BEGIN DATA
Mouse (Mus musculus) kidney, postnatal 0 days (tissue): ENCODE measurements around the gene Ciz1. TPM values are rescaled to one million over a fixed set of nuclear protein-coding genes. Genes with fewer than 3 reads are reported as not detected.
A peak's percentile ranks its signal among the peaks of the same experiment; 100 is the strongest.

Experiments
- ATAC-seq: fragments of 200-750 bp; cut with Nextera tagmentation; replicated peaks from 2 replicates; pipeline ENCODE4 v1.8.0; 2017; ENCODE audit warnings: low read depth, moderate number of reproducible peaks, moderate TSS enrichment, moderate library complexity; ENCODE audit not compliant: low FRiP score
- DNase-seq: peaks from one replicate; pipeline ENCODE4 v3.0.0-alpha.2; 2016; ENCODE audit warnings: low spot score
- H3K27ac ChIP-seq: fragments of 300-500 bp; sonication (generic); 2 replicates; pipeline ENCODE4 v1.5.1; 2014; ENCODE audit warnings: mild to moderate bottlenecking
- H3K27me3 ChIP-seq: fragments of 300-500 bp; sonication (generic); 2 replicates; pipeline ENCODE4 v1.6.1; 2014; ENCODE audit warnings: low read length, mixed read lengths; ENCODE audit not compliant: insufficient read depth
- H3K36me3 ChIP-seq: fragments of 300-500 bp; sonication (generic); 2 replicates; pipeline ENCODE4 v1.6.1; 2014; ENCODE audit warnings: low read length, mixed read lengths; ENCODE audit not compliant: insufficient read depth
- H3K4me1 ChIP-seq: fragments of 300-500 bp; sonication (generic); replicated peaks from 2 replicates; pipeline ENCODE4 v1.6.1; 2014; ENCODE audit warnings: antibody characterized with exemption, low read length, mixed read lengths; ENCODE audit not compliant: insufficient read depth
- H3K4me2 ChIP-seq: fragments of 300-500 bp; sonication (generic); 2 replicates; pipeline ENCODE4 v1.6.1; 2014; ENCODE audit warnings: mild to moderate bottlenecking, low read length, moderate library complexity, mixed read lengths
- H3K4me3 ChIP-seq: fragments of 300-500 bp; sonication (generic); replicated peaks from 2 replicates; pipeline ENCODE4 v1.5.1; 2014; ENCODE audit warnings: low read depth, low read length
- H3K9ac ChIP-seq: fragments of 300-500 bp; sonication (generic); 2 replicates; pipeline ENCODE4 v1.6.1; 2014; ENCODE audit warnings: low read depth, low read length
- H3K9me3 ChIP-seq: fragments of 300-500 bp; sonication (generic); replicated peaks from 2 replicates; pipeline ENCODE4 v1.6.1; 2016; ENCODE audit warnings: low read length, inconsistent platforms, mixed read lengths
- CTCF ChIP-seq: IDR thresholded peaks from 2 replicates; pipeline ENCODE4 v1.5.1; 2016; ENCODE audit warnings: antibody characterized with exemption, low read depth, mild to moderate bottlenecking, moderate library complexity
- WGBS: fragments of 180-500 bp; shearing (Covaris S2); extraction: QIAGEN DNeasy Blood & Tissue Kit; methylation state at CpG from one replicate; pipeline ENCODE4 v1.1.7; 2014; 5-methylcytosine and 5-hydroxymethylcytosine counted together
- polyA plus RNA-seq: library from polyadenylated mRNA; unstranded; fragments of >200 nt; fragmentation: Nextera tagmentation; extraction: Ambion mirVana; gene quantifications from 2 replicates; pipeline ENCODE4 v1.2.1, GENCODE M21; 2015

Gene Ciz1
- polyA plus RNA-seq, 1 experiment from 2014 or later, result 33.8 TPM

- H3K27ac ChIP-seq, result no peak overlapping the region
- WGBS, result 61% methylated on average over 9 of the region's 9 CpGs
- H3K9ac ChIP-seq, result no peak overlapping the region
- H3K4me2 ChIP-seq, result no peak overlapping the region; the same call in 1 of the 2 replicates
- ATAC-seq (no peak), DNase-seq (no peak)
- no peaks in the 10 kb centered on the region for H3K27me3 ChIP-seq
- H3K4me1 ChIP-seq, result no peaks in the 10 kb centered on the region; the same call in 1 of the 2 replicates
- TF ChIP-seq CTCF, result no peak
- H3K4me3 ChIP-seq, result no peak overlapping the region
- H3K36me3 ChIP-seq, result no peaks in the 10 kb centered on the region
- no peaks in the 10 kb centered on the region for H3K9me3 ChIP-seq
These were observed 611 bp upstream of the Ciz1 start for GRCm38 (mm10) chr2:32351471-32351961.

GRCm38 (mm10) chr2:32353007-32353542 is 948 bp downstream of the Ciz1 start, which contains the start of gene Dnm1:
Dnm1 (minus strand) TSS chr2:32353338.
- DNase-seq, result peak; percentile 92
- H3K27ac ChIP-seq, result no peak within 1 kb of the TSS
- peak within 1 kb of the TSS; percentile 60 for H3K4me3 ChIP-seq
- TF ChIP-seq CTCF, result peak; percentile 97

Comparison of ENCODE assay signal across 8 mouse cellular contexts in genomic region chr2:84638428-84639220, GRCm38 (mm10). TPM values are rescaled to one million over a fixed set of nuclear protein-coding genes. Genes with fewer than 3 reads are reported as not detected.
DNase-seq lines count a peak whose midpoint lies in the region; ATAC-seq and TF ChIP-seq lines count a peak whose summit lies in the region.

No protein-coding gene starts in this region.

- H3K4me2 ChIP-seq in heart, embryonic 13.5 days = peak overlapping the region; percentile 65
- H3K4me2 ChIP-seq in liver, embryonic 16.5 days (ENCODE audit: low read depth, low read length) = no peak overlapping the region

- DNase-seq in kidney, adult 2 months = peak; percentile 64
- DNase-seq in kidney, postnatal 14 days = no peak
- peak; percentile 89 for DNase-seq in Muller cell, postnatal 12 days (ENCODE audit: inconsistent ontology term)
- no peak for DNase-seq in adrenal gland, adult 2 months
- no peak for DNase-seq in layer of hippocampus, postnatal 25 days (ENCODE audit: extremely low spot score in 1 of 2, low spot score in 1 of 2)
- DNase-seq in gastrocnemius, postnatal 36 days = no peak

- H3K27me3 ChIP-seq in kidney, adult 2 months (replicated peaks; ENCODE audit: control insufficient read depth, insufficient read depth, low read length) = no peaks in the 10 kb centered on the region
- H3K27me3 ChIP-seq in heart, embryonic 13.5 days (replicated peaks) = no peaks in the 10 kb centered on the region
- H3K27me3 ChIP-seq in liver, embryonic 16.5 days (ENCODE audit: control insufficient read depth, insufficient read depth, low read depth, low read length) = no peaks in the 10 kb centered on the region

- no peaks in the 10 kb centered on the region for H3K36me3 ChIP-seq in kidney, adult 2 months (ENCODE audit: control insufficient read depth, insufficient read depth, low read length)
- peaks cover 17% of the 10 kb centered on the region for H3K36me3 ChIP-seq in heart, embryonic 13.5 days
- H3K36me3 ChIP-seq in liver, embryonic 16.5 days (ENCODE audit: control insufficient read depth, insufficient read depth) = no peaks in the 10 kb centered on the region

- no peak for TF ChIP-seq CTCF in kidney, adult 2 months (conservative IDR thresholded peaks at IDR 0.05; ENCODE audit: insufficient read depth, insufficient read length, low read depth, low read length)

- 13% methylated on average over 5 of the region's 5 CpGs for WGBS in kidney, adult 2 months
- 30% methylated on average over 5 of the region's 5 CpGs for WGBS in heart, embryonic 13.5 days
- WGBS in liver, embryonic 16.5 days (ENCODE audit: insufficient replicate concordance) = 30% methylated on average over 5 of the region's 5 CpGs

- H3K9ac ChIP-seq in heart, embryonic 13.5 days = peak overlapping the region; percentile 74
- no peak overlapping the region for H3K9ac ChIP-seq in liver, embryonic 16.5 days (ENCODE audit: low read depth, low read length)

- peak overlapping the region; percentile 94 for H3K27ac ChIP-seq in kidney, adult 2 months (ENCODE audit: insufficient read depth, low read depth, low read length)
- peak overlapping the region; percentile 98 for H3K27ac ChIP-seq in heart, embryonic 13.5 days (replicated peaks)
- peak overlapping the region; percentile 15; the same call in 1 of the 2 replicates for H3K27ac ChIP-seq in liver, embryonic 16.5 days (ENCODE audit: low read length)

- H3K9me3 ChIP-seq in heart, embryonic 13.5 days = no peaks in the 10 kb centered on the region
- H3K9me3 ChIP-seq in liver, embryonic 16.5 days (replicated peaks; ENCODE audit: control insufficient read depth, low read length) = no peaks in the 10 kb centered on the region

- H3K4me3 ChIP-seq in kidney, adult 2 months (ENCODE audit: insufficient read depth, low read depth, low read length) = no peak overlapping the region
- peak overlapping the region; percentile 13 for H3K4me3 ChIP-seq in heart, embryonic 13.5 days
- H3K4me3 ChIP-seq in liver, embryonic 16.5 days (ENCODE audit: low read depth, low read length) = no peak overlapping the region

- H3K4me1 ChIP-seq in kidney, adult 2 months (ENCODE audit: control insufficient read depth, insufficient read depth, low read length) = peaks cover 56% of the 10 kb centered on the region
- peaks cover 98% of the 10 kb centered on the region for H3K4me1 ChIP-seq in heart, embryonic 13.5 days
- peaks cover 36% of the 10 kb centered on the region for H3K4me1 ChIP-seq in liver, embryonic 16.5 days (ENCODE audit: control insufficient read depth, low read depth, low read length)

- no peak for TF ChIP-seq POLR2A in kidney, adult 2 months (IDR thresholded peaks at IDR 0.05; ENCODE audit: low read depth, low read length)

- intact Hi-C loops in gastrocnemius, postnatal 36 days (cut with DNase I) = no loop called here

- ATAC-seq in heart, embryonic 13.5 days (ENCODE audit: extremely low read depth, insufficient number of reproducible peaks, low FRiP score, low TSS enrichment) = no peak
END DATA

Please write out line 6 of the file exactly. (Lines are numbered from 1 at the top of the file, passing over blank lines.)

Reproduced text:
- H3K27ac ChIP-seq: fragments of 300-500 bp; sonication (generic); 2 replicates; pipeline ENCODE4 v1.5.1; 2014; ENCODE audit warnings: mild to moderate bottlenecking